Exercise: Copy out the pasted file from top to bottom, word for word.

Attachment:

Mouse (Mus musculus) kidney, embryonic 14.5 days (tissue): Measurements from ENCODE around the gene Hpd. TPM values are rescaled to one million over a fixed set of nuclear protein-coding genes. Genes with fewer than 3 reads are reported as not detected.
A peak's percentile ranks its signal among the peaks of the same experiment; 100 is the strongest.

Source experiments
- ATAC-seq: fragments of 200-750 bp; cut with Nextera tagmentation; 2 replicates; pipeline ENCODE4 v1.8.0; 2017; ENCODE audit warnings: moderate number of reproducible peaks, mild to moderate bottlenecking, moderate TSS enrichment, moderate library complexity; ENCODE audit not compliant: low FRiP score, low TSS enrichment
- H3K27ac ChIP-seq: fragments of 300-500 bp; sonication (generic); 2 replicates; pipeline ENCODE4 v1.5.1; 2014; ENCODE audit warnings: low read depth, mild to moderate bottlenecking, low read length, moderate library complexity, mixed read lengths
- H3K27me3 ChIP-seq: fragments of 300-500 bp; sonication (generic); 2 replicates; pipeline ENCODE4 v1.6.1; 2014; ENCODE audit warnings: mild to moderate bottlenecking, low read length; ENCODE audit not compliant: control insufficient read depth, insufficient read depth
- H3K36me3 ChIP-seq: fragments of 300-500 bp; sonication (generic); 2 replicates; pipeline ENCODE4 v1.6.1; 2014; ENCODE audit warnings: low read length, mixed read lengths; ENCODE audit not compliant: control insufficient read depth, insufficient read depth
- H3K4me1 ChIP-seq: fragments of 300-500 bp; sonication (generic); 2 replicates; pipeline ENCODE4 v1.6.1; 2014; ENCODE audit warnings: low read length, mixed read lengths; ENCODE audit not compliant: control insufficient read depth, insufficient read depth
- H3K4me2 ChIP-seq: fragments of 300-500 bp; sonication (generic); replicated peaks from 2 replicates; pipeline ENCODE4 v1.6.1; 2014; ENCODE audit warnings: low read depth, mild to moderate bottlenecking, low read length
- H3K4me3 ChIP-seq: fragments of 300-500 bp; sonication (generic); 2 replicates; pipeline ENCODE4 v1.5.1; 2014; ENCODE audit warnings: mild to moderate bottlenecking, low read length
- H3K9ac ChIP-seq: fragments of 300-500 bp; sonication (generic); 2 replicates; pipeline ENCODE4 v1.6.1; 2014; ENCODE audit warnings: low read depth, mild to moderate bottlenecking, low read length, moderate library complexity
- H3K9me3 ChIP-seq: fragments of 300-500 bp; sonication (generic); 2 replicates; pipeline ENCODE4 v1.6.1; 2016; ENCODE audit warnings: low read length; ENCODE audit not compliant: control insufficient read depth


Mouse (Mus musculus) kidney, embryonic 14.5 days (tissue): Measurements from ENCODE around the gene Hpd. TPM values are rescaled to one million over a fixed set of nuclear protein-coding genes. Genes with fewer than 3 reads are reported as not detected.
A peak's percentile ranks its signal among the peaks of the same experiment; 100 is the strongest.

Source experiments
- ATAC-seq: fragments of 200-750 bp; cut with Nextera tagmentation; 2 replicates; pipeline ENCODE4 v1.8.0; 2017; ENCODE audit warnings: moderate number of reproducible peaks, mild to moderate bottlenecking, moderate TSS enrichment, moderate library complexity; ENCODE audit not compliant: low FRiP score, low TSS enrichment
- H3K27ac ChIP-seq: fragments of 300-500 bp; sonication (generic); 2 replicates; pipeline ENCODE4 v1.5.1; 2014; ENCODE audit warnings: low read depth, mild to moderate bottlenecking, low read length, moderate library complexity, mixed read lengths
- H3K27me3 ChIP-seq: fragments of 300-500 bp; sonication (generic); 2 replicates; pipeline ENCODE4 v1.6.1; 2014; ENCODE audit warnings: mild to moderate bottlenecking, low read length; ENCODE audit not compliant: control insufficient read depth, insufficient read depth
- H3K36me3 ChIP-seq: fragments of 300-500 bp; sonication (generic); 2 replicates; pipeline ENCODE4 v1.6.1; 2014; ENCODE audit warnings: low read length, mixed read lengths; ENCODE audit not compliant: control insufficient read depth, insufficient read depth
- H3K4me1 ChIP-seq: fragments of 300-500 bp; sonication (generic); 2 replicates; pipeline ENCODE4 v1.6.1; 2014; ENCODE audit warnings: low read length, mixed read lengths; ENCODE audit not compliant: control insufficient read depth, insufficient read depth
- H3K4me2 ChIP-seq: fragments of 300-500 bp; sonication (generic); replicated peaks from 2 replicates; pipeline ENCODE4 v1.6.1; 2014; ENCODE audit warnings: low read depth, mild to moderate bottlenecking, low read length
- H3K4me3 ChIP-seq: fragments of 300-500 bp; sonication (generic); 2 replicates; pipeline ENCODE4 v1.5.1; 2014; ENCODE audit warnings: mild to moderate bottlenecking, low read length
- H3K9ac ChIP-seq: fragments of 300-500 bp; sonication (generic); 2 replicates; pipeline ENCODE4 v1.6.1; 2014; ENCODE audit warnings: low read depth, mild to moderate bottlenecking, low read length, moderate library complexity
- H3K9me3 ChIP-seq: fragments of 300-500 bp; sonication (generic); 2 replicates; pipeline ENCODE4 v1.6.1; 2016; ENCODE audit warnings: low read length; ENCODE audit not compliant: control insufficient read depth